Michelle Isenhoff

Year: 2015

Flying the Dragon, by Natalie Dias Lorenzi

Skye has a cousin, Hiroshi, she has never met. Because Hiroshi lives in Japan, and Skye was born in America. But when Grandfather grows ill, Skye’s Japanese relatives move to America for Grandfather’s treatment. Skye is embarrassed to have Hiroshi in class with her. He can’t speak English well. He’s completely unaware how “uncool” he […]

From the Emblazon newsletter…

Our new Emblazon catalog is here! Do you have children between 9 and 14? Let us help you turn them into lifelong readers.  The Emblazon authors have been hard at work this year adding to our fine collection of tween literature. We’re nearing 100 titles! Now, just in time for the gift-giving season, they have been collected in one […]

Blood on the River, by Elisa Carbone

I discovered this book several years ago, when I was looking for historical fiction to suppliment an American history class I was teaching to my then-homeschooled daughter. I’ve just finished reading it with both of my boys for the same class. I’m still impressed. This is the story of Jamestown, told through the eyes of […]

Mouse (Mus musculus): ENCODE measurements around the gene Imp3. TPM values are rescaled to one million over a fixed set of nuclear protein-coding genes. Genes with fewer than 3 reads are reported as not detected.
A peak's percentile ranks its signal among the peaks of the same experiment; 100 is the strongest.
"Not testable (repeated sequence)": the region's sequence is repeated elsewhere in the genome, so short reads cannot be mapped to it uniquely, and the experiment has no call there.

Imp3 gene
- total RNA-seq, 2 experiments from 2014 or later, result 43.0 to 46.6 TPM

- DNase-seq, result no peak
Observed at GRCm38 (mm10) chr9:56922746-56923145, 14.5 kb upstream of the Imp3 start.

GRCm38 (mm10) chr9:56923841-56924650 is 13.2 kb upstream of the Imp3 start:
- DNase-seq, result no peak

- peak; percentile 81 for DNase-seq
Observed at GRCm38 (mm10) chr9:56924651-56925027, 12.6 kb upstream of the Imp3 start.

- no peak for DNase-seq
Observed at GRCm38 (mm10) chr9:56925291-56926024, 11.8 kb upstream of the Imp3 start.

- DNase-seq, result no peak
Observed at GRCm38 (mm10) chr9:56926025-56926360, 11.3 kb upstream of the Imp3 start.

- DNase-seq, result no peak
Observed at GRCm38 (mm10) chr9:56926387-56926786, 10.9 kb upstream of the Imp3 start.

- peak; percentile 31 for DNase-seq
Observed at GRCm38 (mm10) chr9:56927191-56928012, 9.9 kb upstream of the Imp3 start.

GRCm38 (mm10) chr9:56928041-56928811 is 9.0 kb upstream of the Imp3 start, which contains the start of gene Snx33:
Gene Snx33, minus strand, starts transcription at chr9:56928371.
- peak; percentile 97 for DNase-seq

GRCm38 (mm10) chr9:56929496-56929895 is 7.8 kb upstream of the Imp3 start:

Constance, A Story of Early Plymouth, by Patricia Clapp, 1968

Constance Hopkins was a passenger onboard the Mayflower. The daughter of Stephen Hopkins, neither she nor her father were part of the congregation of Separatist we commonly call Pilgrims but members of the Virginia Company. At least Steven was. Constance was merely fourteen when she made the journey. This is her story, the tale of […]

Bone by Bone by Bone, by Tony Johnston

First let me give you fair warning. This one has excessive language. Often very offensive language. Obscenities, profanities. So why on earth am I featuring it? Because for mature readers, it offers a very honest, hard look at prejudice. Bone by Bone by Bone takes place in Tennessee in the 1950’s. David Church is the […]

Out of the Silent Planet (The Cosmic Trilogy), by C.S. Lewis (1938)

A huge fan of C.S. Lewis’s Narnia series, I recently purchased the first in his “adult” sci-fi trilogy, Out of the Silent Planet. It’s comparable to H.G. Wells and Jules Verne, who wrote a few decades earlier than Lewis. But I found I didn’t care for this one as much as the work I’ve read […]

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